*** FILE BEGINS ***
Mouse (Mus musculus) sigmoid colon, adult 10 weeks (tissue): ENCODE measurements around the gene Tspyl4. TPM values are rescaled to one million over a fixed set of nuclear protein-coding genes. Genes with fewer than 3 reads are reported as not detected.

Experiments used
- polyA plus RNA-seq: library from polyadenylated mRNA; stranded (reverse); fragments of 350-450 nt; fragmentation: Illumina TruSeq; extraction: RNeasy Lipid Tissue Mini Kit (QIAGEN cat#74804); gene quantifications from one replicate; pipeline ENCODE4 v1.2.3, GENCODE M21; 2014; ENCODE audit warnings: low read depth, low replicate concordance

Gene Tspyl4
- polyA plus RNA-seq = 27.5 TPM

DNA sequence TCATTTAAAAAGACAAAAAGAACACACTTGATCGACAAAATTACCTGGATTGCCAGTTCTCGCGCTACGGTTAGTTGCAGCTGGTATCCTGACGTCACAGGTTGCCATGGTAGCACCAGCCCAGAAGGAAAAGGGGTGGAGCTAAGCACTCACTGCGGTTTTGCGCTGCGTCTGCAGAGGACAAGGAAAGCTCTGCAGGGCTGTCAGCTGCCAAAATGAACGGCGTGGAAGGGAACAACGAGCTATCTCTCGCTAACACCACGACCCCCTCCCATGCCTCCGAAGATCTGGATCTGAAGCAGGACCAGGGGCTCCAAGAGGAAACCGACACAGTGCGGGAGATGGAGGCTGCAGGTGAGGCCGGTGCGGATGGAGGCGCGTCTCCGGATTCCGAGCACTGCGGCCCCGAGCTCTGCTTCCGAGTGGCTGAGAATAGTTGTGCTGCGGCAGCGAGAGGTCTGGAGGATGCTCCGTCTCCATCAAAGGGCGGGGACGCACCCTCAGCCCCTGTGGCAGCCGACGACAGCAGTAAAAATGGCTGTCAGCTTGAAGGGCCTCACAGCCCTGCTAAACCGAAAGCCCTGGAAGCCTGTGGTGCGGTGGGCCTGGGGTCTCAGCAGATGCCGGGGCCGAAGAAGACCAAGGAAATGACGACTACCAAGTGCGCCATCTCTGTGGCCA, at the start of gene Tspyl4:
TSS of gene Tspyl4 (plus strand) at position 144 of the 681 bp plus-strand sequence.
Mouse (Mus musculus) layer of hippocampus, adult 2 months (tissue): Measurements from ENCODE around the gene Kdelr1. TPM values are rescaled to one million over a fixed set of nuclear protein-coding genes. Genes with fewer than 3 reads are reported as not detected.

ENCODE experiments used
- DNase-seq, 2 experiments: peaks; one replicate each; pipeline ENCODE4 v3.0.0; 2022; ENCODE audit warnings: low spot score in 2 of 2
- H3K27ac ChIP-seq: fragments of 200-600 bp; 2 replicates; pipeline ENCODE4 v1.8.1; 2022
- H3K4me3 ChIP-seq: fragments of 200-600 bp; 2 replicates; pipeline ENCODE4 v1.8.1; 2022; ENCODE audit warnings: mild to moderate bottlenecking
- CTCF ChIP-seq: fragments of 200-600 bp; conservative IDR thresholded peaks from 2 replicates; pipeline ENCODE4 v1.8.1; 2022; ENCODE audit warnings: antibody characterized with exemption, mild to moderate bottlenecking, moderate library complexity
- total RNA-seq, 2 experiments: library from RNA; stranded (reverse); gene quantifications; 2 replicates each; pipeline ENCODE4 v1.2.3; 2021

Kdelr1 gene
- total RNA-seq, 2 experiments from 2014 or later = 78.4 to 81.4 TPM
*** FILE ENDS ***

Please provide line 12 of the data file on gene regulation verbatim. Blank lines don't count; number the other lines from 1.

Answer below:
- H3K4me3 ChIP-seq: fragments of 200-600 bp; 2 replicates; pipeline ENCODE4 v1.8.1; 2022; ENCODE audit warnings: mild to moderate bottlenecking